OpenBSD on the VIA Eden X2 powered HP t510 Thin Client

Back in 2017, I bought two used HP thin clients on a local auction site, the t5570e and the t510, both of them powered by VIA x86-64 CPUs. In this article, I will focus on the t510, which is the more powerful of the two. The CPU in this machine is a VIA Eden X2 U4200, which is a dual-core x86-64 CPU running at 1GHz released in 2011. For those interested about the status of those CPUs, I wrote an article about the future of VIA x86 processors back in 2018....

November 25, 2021 · 7 min

OpenBSD on the Vortex86DX CPU

This is the OpenBSD counterpart of my article about running NetBSD on the Vortex86DX CPU, and its purpose is mostly to archive a dmesg entry and various benchmarks for this machine. I should note that with only 256MB of RAM, the machine is too constrained to do kernel and libraries relinking in a timely manner, due to swapping. For more information and background about the hardware, please refer to my other article....

September 24, 2021 · 5 min

The state of toolchains in OpenBSD

For most of the 2010s, the OpenBSD base system has been stuck with GCC 4.2.1. It was released in July 2007, imported into the OpenBSD source tree in October 2009, and became the default compiler on the amd64, i386, hppa, sparc64, socppc and macppc platforms in OpenBSD 4.8, released in November 2010. As specified in the commit message during import, this is the last version released under the GPLv2 license....

May 19, 2021 · 5 min

OpenBSD/loongson on the Lemote Fuloong

In my article about running OpenBSD/loongson on the Lemote Yeeloong back in 2016, I mentioned looking for a Fuloong. All hope seemed lost until the Summer of 2017, when a fellow OpenBSD developer was contacted by a generous user (Thanks again, Lars!) offering to donate two Lemote Fuloong machines, and I was lucky enough to get one of those units. This machine uses the same CPU as the Yeeloong, a Loongson 2F which is a single-core MIPS-III 64-bit processor running at 800/900 MHz....

March 4, 2021 · 3 min

Modernizing the OpenBSD console

At the beginning were text mode consoles. Traditionally, *BSD and Linux on i386 and amd64 used text mode consoles which by default provided 25 rows of 80 columns, the “80x25 mode”. This mode uses an 8x16 font stored in the VGA BIOS (which can be slightly different across vendors). OpenBSD uses the wscons(4) console framework, inherited from NetBSD. CRT monitors allowed you to set the resolution you wanted, so on bigger monitors, the 80x25 console in textmode was fairly large but not blurry....

August 31, 2020 · 4 min

OpenBSD framebuffer console and custom color palettes

On framebuffer consoles, OpenBSD uses the rasops(9) subsystem, which was imported from NetBSD in March 2001. The RGB values for the ANSI color palette in rasops have been chosen to match the ones in Open Firmware, and are different from those in the VGA text mode color palette. Rasops palette: VGA text mode palette: As one can see, the difference is quite significant, and decades of exposure to MS-DOS and Linux consoles makes it quite difficult to adapt to a different palette....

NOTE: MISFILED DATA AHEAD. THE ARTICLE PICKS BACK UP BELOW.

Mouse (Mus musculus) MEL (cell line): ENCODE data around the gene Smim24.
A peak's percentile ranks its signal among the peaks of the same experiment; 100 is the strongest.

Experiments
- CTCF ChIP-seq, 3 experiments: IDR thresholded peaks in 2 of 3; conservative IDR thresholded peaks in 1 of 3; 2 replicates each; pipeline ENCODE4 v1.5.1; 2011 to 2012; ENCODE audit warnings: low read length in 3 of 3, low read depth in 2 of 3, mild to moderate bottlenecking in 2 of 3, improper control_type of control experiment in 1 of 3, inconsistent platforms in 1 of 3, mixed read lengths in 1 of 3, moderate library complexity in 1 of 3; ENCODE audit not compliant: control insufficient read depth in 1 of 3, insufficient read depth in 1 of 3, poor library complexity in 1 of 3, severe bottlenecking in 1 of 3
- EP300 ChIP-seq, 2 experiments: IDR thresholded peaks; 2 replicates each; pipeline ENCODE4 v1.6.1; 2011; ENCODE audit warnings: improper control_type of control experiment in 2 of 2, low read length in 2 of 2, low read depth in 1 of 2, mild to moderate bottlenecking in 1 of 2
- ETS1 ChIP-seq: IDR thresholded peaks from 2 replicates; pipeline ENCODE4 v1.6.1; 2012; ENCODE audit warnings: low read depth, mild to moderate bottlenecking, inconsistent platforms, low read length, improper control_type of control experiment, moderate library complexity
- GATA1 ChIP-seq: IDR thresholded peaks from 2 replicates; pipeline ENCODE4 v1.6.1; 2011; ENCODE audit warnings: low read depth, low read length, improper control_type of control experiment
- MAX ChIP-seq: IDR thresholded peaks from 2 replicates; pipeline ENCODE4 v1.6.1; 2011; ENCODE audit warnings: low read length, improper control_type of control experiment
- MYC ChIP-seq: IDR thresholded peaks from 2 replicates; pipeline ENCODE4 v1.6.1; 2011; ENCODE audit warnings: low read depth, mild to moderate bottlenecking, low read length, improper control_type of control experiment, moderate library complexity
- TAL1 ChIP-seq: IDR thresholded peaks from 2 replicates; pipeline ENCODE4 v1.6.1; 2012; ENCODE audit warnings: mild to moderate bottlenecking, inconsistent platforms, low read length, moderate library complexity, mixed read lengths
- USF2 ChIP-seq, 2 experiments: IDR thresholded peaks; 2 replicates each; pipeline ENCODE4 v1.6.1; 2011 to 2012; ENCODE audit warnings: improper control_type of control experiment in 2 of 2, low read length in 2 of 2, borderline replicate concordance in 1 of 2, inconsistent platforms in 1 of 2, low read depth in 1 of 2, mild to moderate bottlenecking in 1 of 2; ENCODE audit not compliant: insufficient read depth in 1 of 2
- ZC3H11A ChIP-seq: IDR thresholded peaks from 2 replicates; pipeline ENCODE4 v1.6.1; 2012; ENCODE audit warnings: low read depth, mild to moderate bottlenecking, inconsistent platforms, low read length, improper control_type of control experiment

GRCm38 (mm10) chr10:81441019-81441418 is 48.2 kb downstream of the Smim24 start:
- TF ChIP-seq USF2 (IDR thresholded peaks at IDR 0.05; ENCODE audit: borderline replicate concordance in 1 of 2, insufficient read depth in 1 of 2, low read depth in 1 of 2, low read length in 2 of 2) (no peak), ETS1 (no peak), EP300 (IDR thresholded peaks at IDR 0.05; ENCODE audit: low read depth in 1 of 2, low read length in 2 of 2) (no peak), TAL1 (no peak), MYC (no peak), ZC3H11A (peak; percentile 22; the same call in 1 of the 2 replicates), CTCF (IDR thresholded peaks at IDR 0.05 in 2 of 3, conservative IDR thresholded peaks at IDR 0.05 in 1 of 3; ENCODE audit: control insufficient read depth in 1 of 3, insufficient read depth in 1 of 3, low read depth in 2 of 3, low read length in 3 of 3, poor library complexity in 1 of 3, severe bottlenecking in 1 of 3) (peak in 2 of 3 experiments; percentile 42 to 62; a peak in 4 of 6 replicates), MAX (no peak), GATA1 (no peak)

June 6, 2020 · 1 min

OpenBSD/armv7 on the CubieBoard2

I bought the CubieBoard2 back in 2016 with the idea to run OpenBSD on it, but because of various reliability issues with the onboard NIC, it ended up running NetBSD for a few weeks before ending up in a drawer. Back in October, Mark Kettenis committed code to allow switching to the framebuffer “glass” console in the bootloader on OpenBSD/armv7, making it possible to install the system without using a serial cable....

May 27, 2020 · 4 min

My OpenBSD commits

Today marks my three year anniversary as an OpenBSD developer. I got my commit bit on August 31th 2016 during the g2k16 hackathon in Cambridge, UK. A few months ago, I came across a Perl one-liner script to produce commit time distribution ASCII graphs from a Git repository, and I finally have a good pretext to run it :-) As of this day, I have done 749 commits to OpenBSD, in the following repositories: src (127), ports(596), www (24), and xenocara (2)....

August 31, 2019 · 3 min

OpenBSD/arm64 on the NanoPi NEO2

I bought the NanoPi NEO2 solely for it’s form-factor, and I haven’t been disappointed. It’s a cute little board (40*40mm), which is to the best of my knowledge the smallest possible device one can run OpenBSD on. The CPU is a quad-core ARM Cortex-A53 which is quite capable, a GENERIC.MP kernel build taking 15 minutes. On the downside, the board only has 512MB of RAM. An USB to TTL serial cable is required to connect to the board and perform installation....

November 13, 2018 · 3 min

Booting OpenBSD kernels in EFI mode with QEMU

I’ve been working on stuff involving the EFI framebuffer lately, and needed a way to quickly test kernels without having to reboot my development machine each and every time. As it turns out, it’s possible to achieve using OVMF (Open Virtual Machine Firmware), a BSD licensed UEFI firmware implementation targeted at virtual machines. A prebuilt image can be downloaded here. We will need to create two drives: One drive using a FAT filesystem to store the EFI payload (the OpenBSD bootloader) Another drive using a FFS filesystem containing the OpenBSD kernel Thankfully, QEMU allows to create virtual drives with FAT filesystems from local directories, and we can easily create an FFS filesystem image using makefs(8)....

June 24, 2018 · 2 min